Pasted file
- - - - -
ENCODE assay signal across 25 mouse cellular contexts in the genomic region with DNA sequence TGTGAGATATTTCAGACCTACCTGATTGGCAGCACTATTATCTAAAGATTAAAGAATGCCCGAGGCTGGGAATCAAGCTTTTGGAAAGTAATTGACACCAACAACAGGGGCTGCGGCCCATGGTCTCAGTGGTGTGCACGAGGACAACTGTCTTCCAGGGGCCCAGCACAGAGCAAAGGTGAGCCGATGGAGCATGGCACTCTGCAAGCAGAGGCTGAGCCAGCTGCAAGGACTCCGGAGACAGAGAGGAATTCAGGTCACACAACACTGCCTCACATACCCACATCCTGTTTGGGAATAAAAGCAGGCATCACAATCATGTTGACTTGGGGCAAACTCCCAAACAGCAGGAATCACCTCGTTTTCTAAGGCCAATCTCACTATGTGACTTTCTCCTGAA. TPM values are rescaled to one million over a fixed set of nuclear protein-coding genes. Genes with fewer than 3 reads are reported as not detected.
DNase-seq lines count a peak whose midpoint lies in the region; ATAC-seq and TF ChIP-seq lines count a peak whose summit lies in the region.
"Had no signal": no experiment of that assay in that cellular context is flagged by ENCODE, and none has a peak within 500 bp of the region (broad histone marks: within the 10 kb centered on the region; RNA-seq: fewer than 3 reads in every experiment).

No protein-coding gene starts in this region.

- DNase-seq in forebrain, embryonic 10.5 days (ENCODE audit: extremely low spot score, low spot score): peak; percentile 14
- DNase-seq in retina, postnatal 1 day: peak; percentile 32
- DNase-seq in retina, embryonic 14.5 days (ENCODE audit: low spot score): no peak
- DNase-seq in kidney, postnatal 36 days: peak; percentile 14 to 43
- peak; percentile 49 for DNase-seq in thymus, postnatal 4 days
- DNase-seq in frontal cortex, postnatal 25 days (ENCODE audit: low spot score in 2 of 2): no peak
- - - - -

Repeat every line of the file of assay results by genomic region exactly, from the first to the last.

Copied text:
ENCODE assay signal across 25 mouse cellular contexts in the genomic region with DNA sequence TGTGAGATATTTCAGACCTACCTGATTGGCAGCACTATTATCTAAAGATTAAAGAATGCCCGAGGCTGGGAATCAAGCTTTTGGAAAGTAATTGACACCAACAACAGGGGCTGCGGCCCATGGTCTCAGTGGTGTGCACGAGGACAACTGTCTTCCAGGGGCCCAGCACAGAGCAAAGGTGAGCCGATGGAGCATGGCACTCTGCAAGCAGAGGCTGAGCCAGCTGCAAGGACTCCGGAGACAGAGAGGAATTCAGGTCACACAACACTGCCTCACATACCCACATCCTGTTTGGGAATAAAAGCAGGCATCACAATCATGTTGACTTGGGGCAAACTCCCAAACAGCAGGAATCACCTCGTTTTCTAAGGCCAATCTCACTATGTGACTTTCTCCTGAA. TPM values are rescaled to one million over a fixed set of nuclear protein-coding genes. Genes with fewer than 3 reads are reported as not detected.
DNase-seq lines count a peak whose midpoint lies in the region; ATAC-seq and TF ChIP-seq lines count a peak whose summit lies in the region.
"Had no signal": no experiment of that assay in that cellular context is flagged by ENCODE, and none has a peak within 500 bp of the region (broad histone marks: within the 10 kb centered on the region; RNA-seq: fewer than 3 reads in every experiment).

No protein-coding gene starts in this region.

- DNase-seq in forebrain, embryonic 10.5 days (ENCODE audit: extremely low spot score, low spot score): peak; percentile 14
- DNase-seq in retina, postnatal 1 day: peak; percentile 32
- DNase-seq in retina, embryonic 14.5 days (ENCODE audit: low spot score): no peak
- DNase-seq in kidney, postnatal 36 days: peak; percentile 14 to 43
- peak; percentile 49 for DNase-seq in thymus, postnatal 4 days
- DNase-seq in frontal cortex, postnatal 25 days (ENCODE audit: low spot score in 2 of 2): no peak